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Residents protest bid estimates for New Hyde Park pool project

Jim McHugh, of New Hyde Park, expresses his

Jim McHugh, of New Hyde Park, expresses his anger at a meeting April 26 over multimillion-dollar bids to renovate the pool at Clinton G. Martin Park that have exceeded Town of North Hempstead estimates for the project. Credit: Uli Seit

Some residents in the Town of North Hempstead reacted angrily at a meeting Wednesday to the mounting cost of multimillion-dollar bids to renovate the aging pool at Clinton G. Martin Park in New Hyde Park.

Town officials expected to spend about $15 million on the project when they announced the pool face-lift last summer. Two companies chosen as finalists submitted bids of more than $19 million. At a meeting of the Lakeville Estates Civic Association, residents vented their frustrations at town leaders and said they oppose renovations that could cost up to $23 million if other items like a refurbished pool entrance, upgraded tennis courts and lighting, and a storage building for maintenance equipment are added to the plan.

The town council is expected to vote May 8 on those additions and the entire renovation plan.

“We’re not going for $23 million,” Jim McHugh of New Hyde Park told town officials. If the town pays a higher price, “people are going to think they had no choice in this matter,” McHugh added.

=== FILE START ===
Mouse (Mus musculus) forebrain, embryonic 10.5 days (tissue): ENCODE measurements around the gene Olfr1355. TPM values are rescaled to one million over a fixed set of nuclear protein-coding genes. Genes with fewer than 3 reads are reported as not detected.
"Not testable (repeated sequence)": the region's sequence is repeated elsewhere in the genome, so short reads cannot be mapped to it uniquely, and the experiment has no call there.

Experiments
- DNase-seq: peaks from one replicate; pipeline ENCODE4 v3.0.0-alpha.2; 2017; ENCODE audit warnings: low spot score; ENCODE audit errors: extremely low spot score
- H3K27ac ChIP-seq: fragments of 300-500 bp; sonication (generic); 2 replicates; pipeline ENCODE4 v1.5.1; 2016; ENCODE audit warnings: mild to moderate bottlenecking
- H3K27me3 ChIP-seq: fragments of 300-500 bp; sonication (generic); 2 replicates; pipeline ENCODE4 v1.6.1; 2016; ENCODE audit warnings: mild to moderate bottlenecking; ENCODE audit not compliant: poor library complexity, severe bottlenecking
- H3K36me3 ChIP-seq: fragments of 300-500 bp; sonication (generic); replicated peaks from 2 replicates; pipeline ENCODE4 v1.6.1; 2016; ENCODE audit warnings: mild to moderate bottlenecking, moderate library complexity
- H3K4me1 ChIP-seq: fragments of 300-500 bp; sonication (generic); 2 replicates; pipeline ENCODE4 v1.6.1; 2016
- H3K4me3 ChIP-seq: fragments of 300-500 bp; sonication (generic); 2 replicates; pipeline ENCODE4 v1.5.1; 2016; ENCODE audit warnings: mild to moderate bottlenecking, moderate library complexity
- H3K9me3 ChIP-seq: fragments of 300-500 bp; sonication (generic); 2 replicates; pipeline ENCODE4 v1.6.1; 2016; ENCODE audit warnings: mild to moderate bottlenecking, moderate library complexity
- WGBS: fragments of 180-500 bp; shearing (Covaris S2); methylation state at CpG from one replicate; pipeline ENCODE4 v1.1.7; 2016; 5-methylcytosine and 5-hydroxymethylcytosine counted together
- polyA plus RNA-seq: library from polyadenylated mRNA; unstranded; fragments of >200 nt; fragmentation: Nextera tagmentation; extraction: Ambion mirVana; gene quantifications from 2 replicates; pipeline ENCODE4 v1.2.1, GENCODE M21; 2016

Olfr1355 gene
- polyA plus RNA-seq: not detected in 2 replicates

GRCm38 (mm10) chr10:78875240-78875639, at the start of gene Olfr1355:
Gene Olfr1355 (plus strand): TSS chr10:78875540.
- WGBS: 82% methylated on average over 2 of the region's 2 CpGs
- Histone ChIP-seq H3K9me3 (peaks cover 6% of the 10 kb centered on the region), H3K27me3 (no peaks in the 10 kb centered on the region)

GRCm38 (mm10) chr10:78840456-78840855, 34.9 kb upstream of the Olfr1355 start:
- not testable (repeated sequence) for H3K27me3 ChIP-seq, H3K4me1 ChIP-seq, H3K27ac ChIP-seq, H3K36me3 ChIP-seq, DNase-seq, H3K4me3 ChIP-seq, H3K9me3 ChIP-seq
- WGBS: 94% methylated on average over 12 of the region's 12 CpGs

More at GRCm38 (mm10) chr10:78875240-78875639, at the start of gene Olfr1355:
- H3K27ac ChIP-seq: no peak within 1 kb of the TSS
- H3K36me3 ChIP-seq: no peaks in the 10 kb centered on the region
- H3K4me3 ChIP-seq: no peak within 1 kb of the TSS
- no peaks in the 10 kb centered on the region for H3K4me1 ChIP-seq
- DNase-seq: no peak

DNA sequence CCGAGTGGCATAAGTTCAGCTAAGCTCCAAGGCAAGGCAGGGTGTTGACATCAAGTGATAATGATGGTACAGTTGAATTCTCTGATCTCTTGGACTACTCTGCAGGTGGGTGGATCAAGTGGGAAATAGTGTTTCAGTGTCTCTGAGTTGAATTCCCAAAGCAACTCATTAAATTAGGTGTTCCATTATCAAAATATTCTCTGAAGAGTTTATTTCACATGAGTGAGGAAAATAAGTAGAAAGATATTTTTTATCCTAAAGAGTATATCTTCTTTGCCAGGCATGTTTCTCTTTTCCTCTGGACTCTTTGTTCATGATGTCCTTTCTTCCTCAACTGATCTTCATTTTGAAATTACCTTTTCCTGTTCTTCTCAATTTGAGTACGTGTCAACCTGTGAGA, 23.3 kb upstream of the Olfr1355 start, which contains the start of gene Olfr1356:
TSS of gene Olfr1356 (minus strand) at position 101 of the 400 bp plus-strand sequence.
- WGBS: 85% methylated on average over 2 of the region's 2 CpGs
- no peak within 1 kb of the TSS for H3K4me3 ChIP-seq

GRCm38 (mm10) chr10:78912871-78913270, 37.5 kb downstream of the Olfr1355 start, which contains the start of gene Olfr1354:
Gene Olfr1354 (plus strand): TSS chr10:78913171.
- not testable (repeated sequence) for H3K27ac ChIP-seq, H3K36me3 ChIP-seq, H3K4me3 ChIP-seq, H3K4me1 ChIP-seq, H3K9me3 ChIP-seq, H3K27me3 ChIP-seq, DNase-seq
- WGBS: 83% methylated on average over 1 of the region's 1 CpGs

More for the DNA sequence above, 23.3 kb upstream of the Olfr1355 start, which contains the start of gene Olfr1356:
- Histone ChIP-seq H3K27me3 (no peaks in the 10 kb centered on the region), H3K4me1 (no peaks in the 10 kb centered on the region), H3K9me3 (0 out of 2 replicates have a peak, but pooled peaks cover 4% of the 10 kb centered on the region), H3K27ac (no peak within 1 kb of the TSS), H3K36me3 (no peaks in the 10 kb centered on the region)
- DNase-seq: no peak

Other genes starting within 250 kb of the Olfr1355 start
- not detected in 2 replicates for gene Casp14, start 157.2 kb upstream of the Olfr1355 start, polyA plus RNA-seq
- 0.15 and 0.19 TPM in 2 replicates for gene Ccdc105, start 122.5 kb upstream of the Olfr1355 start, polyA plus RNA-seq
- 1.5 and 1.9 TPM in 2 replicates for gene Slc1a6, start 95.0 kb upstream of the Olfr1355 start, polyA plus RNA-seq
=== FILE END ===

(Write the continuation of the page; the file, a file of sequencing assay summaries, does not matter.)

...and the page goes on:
At the two-hour meeting, town officials explained that the bids came in significantly higher than expected. Wyandanch-based Philip Ross Industries sent in a $19,035,000 estimate, and Gramercy Group of Wantagh submitted a $19,474,000 bid.

Town Supervisor Judi Bosworth, who did not attend Wednesday’s meeting, said Tuesday that the town faces two options: accept one of the bids or send the project out for rebidding. Bosworth noted that rebidding won’t guarantee lower estimates will come forth and added that starting over would likely keep the pool closed for an additional summer.

Paying the higher price means residents and businesses in the New Hyde Park Special Park District would pay about $100 more in their annual tax bill.

New Hyde Park resident Shelley Taranto said she opposes rebidding the project and believes paying the high tax amount is worth having a renovated pool.

“I don’t think you’re going to get a lower price,” Taranto said. “Things don’t get less expensive.”


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